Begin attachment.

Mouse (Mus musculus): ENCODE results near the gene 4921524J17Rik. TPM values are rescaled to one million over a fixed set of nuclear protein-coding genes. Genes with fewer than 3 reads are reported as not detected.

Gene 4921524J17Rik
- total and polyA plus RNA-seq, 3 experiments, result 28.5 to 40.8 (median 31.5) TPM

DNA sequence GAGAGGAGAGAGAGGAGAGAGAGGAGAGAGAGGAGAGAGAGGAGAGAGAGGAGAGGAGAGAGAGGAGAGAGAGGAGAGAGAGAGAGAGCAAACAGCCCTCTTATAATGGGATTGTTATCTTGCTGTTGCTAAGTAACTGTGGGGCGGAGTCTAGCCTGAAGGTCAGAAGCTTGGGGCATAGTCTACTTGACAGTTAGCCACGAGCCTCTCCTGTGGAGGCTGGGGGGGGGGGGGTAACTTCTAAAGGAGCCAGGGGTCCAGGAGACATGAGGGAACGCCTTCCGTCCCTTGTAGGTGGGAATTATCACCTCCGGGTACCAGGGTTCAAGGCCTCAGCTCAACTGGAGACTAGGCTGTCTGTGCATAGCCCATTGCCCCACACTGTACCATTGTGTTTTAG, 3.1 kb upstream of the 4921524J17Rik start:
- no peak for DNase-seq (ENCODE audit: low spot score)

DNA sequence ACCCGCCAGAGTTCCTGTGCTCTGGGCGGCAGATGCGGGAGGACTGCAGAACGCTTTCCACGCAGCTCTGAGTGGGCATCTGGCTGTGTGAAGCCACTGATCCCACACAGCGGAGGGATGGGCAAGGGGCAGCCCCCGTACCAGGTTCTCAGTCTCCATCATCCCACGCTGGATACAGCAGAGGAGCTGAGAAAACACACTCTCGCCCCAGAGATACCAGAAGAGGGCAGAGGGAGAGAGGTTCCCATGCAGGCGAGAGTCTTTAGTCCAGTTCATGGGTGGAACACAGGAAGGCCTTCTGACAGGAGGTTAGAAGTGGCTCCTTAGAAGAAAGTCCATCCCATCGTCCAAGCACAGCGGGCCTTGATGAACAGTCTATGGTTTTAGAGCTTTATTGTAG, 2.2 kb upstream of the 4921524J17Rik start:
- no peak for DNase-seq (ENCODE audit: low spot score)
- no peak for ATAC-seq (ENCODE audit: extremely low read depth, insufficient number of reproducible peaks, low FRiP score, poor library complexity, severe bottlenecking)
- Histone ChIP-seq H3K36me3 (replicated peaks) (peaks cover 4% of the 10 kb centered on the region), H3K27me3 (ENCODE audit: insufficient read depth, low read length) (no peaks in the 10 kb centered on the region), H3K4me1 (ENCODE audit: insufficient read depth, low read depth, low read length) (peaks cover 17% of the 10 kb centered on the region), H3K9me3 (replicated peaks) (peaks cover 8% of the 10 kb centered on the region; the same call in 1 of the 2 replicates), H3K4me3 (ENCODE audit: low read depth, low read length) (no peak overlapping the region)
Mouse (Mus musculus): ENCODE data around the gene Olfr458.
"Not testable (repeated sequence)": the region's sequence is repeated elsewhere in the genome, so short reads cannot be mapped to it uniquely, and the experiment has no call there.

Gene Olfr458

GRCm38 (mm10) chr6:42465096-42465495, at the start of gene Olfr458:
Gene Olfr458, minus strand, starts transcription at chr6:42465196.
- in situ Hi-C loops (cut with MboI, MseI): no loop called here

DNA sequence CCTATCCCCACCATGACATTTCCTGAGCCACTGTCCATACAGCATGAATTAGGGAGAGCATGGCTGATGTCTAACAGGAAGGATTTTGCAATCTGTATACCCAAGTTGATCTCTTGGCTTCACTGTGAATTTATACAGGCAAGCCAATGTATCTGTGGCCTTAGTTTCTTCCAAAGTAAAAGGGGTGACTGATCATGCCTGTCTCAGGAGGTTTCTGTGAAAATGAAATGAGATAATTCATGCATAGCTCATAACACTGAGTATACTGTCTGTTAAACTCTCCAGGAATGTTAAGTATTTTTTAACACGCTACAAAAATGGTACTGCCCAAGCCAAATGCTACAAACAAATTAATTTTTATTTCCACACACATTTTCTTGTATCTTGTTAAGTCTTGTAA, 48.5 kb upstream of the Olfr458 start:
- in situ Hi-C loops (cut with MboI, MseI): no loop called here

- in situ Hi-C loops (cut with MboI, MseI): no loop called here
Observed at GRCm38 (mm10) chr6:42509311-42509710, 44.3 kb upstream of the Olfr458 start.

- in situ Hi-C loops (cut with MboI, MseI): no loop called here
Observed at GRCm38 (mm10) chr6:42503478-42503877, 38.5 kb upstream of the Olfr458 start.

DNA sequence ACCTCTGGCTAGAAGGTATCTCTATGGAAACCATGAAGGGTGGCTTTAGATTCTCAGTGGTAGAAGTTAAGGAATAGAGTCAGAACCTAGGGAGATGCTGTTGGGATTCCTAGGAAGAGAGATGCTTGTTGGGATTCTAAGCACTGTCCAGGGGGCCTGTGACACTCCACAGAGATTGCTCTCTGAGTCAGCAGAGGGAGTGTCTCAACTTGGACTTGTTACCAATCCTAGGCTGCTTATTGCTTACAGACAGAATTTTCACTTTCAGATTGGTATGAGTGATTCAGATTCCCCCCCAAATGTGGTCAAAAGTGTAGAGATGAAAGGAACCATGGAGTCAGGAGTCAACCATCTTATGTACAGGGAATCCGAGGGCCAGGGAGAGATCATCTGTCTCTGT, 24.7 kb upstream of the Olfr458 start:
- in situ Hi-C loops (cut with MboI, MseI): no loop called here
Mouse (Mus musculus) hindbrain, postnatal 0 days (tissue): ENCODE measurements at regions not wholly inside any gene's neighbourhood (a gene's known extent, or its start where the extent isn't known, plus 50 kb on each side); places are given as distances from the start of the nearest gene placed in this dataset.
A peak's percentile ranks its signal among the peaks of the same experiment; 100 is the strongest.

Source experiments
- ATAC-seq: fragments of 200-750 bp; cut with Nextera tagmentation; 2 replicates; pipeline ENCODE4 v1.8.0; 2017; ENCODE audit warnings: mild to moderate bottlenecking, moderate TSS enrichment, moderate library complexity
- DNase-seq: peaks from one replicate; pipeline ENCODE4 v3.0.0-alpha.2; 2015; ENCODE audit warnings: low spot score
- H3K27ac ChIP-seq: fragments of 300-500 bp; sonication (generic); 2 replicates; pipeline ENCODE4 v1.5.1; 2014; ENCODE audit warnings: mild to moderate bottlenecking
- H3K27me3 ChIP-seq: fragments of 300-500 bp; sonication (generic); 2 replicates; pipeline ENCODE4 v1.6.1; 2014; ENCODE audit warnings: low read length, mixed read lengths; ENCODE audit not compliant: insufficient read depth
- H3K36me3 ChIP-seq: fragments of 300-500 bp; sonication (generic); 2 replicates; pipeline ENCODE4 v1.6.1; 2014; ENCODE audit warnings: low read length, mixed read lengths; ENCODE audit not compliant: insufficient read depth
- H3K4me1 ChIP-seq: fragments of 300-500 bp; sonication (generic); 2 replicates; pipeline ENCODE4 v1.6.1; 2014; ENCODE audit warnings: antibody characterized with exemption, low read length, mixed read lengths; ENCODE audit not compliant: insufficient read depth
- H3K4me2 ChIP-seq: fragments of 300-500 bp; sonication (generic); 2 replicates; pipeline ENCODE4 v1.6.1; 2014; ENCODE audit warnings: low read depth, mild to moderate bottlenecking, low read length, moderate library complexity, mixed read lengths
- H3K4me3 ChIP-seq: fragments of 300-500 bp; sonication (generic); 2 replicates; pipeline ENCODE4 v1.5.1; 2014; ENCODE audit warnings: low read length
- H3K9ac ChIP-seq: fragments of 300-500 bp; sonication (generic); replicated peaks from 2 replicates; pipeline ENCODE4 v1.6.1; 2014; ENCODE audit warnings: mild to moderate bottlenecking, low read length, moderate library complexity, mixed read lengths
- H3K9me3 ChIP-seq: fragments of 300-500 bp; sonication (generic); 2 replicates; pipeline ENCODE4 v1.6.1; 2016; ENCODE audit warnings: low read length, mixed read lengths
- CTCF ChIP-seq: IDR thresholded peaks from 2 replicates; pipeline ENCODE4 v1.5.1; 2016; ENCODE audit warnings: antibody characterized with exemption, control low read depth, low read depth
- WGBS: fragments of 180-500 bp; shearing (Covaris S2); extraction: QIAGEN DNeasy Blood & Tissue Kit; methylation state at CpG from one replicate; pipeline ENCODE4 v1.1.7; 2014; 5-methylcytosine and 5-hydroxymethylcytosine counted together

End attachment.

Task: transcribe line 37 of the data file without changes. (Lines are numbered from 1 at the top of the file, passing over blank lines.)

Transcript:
- CTCF ChIP-seq: IDR thresholded peaks from 2 replicates; pipeline ENCODE4 v1.5.1; 2016; ENCODE audit warnings: antibody characterized with exemption, control low read depth, low read depth